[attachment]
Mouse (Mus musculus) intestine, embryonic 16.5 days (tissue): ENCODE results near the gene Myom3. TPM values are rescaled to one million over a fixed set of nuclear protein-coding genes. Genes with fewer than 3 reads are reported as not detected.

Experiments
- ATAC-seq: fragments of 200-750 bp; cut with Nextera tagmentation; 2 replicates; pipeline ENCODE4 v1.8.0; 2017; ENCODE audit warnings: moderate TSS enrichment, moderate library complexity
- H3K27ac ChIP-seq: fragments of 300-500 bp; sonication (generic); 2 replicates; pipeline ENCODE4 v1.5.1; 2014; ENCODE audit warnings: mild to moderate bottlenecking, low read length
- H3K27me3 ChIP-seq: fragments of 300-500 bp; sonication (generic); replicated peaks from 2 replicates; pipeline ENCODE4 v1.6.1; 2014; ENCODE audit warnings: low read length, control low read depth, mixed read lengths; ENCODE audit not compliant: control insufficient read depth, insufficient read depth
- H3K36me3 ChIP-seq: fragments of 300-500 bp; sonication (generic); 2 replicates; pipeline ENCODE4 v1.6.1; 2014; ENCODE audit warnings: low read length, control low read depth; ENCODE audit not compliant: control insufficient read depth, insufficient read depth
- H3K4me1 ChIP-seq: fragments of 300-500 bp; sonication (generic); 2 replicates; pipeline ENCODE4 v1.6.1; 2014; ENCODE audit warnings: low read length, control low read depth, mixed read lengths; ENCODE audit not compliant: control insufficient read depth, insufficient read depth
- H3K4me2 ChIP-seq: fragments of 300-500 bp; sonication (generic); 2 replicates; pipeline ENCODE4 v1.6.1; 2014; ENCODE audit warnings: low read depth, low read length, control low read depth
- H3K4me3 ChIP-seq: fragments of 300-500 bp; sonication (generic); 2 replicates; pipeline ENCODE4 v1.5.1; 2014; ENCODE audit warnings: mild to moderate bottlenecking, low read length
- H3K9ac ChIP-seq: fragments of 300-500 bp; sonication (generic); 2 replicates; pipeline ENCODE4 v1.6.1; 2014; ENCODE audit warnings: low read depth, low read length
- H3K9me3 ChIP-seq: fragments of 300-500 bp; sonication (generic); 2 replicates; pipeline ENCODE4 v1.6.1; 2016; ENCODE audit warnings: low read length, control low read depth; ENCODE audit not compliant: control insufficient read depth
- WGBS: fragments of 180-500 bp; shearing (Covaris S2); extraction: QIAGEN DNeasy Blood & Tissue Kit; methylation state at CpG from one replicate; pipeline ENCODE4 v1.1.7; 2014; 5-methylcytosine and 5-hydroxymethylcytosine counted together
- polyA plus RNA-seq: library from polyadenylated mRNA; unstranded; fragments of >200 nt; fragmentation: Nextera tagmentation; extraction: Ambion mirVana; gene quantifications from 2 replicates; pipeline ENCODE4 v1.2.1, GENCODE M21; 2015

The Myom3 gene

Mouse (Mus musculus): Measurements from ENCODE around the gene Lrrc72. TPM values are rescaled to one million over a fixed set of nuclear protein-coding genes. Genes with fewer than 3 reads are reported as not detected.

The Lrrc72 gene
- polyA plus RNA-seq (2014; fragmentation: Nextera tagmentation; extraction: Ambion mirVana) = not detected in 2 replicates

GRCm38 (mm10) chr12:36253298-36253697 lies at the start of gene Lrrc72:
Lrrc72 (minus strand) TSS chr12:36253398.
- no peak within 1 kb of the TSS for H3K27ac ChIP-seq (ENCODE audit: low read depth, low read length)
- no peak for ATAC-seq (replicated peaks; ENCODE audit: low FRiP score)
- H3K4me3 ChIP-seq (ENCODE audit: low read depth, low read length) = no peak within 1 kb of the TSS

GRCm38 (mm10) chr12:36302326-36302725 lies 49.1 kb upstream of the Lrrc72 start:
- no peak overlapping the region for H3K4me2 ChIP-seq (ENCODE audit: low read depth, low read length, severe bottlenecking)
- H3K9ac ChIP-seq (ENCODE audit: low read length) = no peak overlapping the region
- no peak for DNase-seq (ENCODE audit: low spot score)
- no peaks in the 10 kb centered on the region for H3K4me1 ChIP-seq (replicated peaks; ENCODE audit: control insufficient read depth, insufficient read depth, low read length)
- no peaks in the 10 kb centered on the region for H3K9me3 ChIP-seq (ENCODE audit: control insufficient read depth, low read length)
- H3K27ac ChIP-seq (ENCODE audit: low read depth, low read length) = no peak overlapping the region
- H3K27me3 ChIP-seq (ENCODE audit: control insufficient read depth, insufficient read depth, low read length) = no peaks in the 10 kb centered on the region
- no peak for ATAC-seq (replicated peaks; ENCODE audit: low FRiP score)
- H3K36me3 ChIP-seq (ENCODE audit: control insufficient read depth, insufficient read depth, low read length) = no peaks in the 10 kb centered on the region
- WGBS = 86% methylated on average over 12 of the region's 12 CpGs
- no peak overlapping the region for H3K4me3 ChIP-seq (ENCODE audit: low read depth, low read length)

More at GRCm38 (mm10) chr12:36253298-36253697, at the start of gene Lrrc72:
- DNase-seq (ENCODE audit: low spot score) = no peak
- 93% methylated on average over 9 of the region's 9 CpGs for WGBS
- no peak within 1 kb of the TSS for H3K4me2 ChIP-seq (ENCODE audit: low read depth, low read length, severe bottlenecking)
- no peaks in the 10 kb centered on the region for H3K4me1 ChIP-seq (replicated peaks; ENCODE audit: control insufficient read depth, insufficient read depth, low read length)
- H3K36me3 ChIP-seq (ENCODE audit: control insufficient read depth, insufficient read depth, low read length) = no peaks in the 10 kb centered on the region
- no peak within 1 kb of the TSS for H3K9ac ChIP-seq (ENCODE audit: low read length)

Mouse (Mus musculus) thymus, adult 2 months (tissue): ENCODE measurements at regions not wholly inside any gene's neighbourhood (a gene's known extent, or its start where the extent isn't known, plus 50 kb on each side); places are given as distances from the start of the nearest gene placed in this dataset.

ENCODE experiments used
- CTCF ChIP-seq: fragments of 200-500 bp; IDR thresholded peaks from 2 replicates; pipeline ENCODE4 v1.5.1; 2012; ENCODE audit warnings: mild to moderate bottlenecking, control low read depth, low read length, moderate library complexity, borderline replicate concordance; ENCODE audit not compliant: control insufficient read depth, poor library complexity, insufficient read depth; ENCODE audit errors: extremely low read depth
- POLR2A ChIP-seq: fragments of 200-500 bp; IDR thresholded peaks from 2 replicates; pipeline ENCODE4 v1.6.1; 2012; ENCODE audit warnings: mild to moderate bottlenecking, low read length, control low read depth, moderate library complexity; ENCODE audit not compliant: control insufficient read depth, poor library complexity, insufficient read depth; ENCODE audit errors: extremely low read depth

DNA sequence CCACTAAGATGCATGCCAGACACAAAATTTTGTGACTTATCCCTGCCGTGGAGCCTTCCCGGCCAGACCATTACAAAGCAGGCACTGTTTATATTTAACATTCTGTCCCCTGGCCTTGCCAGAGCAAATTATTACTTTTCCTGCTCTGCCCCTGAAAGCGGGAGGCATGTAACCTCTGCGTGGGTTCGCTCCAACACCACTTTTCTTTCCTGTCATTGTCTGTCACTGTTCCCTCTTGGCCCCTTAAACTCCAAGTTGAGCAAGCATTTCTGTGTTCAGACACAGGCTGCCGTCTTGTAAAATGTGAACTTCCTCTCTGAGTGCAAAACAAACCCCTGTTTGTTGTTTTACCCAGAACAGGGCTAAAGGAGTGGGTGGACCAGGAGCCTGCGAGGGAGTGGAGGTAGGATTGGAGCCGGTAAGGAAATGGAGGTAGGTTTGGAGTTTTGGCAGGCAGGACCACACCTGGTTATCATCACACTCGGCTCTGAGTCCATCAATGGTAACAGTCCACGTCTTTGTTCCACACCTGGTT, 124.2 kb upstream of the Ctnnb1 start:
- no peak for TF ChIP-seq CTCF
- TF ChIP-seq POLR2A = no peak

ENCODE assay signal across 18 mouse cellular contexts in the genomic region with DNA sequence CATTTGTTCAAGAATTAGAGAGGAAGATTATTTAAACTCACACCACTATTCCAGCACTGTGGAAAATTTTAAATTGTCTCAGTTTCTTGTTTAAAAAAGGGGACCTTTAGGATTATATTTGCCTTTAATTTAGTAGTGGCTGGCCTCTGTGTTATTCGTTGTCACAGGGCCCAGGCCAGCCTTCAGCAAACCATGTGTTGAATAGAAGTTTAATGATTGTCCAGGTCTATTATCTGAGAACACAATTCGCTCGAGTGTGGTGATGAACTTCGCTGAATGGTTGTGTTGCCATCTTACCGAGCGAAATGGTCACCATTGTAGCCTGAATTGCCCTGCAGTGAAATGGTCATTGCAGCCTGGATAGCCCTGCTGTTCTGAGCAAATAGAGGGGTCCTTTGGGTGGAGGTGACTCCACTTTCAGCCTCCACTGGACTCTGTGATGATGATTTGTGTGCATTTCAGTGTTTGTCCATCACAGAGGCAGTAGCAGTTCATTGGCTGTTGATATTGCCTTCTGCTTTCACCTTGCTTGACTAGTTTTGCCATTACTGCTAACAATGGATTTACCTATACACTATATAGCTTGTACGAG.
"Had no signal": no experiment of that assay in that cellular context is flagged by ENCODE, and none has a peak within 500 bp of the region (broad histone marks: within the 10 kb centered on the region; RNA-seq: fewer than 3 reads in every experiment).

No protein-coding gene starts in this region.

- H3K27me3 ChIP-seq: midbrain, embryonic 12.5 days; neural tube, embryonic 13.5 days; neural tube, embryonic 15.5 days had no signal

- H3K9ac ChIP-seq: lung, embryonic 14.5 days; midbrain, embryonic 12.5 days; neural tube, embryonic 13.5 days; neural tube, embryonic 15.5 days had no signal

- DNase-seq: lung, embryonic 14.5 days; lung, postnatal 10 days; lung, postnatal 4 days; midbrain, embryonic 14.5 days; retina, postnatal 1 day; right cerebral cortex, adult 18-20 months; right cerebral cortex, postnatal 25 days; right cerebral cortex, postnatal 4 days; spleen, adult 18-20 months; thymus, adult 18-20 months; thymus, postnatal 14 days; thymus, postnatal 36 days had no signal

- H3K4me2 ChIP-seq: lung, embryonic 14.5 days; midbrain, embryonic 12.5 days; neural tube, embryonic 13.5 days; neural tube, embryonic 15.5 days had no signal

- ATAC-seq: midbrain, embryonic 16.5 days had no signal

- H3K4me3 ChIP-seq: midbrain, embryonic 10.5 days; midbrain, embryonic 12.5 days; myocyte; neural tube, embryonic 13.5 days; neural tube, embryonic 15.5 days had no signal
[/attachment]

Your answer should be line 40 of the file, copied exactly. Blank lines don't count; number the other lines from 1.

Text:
- H3K36me3 ChIP-seq (ENCODE audit: control insufficient read depth, insufficient read depth, low read length) = no peaks in the 10 kb centered on the region